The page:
Date Published: August 2018
Comments Due: October 1, 2018
Email Comments to: firstname.lastname@example.org
William Newhouse (NIST), Michael Bartock (NIST), Jeffrey Cichonski (NIST), Hildegard Ferraiolo (NIST), Murugiah Souppaya (NIST), Christopher Brown (MITRE), Spike Dog (MITRE), Susan Prince (MITRE), Julian Sexton (MITRE)
This latest draft incorporates comments on the previous draft NIST Cybersecurity Practice Guide and expands the scope to include issuing Derived PIV Credentials (DPC) to manage mobile devices using Identity, Credentials, and Access Management (ICAM) shared services. The Federal Government utilizes PIV cards to securely authenticate and identify employees and contractors when granting access to federal facilities and information systems. PIV cards require the use of a smart card reader that is typically integrated in desktop and laptop computers. Increasingly, users are performing their work on mobile devices, such as cell phones and tablets, which lack smart card readers needed to authenticate users. External readers are available, but they are an additional cost and cumbersome to use. As a result, the mandate to use PIV systems has pushed for new means to extend into mobile devices to enforce the same security policies as on desktop and laptop computers.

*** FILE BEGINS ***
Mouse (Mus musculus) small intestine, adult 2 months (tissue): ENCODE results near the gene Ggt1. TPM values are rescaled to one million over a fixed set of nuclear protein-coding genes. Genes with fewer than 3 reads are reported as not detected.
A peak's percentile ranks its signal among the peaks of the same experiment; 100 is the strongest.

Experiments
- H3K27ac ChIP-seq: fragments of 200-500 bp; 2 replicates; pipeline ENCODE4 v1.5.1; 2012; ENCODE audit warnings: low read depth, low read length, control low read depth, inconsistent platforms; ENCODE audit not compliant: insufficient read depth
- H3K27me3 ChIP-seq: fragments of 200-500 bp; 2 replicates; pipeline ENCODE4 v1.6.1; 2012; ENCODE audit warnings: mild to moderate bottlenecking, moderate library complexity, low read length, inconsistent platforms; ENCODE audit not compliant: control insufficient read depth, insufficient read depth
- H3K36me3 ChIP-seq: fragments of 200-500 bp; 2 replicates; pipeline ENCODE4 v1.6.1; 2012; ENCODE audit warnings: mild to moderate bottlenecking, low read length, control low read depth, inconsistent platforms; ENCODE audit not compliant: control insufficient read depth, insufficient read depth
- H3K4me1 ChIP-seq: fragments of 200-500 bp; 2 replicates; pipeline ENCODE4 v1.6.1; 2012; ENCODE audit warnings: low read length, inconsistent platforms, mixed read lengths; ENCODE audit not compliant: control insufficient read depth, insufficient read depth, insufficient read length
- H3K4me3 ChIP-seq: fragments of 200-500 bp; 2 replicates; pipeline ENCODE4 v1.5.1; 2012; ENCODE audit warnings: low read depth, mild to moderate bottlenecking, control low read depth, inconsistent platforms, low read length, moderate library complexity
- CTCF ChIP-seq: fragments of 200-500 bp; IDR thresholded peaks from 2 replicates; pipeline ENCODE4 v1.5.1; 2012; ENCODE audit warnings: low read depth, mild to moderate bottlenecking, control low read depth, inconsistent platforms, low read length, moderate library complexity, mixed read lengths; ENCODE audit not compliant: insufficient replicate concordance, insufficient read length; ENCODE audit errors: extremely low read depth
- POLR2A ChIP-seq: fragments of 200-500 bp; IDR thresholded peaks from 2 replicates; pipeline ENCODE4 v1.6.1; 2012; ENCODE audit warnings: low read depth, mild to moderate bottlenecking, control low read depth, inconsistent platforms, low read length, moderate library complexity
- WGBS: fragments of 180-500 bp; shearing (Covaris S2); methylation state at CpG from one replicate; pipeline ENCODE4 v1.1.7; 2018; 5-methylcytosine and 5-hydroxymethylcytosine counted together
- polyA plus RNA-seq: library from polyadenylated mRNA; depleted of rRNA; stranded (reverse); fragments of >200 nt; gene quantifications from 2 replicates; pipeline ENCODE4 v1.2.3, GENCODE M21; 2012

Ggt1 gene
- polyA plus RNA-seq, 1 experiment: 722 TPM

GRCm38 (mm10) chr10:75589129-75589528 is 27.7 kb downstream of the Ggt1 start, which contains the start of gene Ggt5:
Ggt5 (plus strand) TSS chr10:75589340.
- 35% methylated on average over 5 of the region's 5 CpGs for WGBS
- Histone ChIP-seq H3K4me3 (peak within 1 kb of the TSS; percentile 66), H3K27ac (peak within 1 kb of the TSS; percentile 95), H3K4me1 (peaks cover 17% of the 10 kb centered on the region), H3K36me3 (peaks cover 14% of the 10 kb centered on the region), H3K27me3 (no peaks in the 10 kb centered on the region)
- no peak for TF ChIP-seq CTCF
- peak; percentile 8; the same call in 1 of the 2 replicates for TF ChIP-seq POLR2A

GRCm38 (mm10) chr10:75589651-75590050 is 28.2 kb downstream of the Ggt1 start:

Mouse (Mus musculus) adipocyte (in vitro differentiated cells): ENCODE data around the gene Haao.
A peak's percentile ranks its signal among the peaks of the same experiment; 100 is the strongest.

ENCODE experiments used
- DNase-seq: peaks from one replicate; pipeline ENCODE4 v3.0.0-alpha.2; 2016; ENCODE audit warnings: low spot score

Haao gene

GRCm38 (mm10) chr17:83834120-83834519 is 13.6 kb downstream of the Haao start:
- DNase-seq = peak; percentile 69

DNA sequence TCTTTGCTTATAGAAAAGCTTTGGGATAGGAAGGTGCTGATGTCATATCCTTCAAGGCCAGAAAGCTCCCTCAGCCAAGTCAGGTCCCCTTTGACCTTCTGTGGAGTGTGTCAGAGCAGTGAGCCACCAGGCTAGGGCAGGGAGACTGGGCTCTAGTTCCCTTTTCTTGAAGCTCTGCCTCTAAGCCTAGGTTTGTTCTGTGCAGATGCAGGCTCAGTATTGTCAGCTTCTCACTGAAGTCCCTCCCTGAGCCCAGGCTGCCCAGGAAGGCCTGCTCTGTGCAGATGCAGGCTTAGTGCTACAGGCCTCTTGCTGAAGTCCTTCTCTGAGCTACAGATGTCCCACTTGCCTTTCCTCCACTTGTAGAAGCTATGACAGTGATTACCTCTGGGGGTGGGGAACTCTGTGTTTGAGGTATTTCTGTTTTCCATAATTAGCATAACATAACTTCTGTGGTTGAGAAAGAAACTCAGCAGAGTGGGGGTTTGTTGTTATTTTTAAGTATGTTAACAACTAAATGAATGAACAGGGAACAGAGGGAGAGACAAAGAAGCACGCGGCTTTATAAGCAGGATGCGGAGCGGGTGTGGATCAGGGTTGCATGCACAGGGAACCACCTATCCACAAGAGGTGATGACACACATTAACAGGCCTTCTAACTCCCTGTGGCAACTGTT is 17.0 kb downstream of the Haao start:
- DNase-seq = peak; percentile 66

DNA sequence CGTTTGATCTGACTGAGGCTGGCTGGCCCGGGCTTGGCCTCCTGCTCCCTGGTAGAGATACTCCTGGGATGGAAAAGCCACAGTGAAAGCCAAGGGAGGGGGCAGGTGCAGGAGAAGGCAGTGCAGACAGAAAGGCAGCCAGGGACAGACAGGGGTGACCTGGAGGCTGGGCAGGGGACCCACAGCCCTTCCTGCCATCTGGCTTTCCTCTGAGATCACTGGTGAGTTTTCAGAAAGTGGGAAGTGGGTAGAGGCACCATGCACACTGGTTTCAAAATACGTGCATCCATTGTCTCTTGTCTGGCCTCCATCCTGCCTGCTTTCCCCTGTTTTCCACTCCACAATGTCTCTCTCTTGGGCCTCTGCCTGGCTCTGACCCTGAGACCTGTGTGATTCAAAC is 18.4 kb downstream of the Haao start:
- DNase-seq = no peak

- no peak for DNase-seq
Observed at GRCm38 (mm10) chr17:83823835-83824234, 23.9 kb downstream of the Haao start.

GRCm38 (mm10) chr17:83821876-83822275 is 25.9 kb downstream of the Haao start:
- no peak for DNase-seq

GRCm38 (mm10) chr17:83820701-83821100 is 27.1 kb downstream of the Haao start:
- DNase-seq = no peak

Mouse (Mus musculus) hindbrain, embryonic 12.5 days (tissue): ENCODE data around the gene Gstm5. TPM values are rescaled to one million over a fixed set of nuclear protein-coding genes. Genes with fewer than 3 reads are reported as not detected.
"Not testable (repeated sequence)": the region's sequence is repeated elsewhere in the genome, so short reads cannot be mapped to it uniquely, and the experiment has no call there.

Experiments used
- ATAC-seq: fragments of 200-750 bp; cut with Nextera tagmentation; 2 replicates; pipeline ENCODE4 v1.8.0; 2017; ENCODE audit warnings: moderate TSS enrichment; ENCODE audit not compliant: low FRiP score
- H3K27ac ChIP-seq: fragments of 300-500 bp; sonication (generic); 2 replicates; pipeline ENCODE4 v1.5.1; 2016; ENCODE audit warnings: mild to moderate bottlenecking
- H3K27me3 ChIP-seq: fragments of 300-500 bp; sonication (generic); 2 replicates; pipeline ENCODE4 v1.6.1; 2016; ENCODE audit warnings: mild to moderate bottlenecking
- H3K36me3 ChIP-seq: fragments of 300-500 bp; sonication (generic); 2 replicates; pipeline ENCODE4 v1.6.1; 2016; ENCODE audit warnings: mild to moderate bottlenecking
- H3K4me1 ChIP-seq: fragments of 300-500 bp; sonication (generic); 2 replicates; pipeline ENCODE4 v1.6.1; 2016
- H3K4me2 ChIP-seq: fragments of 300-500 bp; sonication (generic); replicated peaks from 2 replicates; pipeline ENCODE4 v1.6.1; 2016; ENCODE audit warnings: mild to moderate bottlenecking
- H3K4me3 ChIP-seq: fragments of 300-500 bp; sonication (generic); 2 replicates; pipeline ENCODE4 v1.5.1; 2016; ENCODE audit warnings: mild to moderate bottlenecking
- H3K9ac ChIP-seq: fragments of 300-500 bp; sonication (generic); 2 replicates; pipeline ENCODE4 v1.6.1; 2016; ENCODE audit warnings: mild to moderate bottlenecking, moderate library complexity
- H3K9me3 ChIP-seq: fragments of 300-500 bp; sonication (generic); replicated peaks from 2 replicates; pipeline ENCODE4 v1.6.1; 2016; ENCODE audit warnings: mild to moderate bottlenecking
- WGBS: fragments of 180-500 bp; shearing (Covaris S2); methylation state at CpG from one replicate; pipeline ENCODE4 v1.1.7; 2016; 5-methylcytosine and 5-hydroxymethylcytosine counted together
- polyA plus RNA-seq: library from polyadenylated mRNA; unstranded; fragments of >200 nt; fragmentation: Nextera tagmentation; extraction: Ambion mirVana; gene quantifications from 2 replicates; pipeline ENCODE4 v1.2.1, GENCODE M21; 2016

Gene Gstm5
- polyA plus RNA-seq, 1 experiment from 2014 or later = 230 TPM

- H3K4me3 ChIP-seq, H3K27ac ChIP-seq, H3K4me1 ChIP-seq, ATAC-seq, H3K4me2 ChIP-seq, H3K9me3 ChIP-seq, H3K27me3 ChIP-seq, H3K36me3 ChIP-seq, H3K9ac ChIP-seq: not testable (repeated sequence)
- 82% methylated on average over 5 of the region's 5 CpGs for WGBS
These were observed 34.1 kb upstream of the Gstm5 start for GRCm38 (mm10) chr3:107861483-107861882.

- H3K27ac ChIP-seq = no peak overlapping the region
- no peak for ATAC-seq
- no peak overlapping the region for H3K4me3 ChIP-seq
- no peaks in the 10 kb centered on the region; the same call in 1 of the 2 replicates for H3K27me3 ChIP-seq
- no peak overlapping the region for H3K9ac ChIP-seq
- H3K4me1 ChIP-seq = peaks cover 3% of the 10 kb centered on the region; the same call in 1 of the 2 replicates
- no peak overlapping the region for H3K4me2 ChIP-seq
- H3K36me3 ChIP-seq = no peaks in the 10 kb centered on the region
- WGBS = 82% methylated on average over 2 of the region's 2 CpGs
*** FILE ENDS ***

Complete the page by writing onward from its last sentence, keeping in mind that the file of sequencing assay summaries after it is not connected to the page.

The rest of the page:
The NCCoE identified an architecture that use common mobile device families to demonstrate the use of Derived PIV Credentials in a manner that meets security policies. This example implementation is documented as a NIST Cybersecurity Practice Guide, a how-to handbook that presents instructions to implement a DPC system using standards-based cybersecurity technology. This practice guide helps organizations to meet authentication standards and provide users access to the information they need using the devices the want without having to purchase expensive and cumbersome external smart card readers. Users of mobile devices are authenticated using secure cryptographic authentication exchanges using a public key infrastructure (PKI) with credentials derived from a PIV card ensuring that strict security policies are met.
Although the PIV program and the NCCoE Derived PIV Credentials project are primarily aimed at the federal sector’s needs, both are relevant to mobile device users in the commercial sector using smart card-based credentials or other means of authenticating identity.
Keywords cybersecurity; derived PIV credential (DPC); enterprise mobility management (EMM); identity; mobile device; mobile threat; (multifactor) authentication; network/software vulnerability; Personal Identity Verification (PIV); PIV card; smart card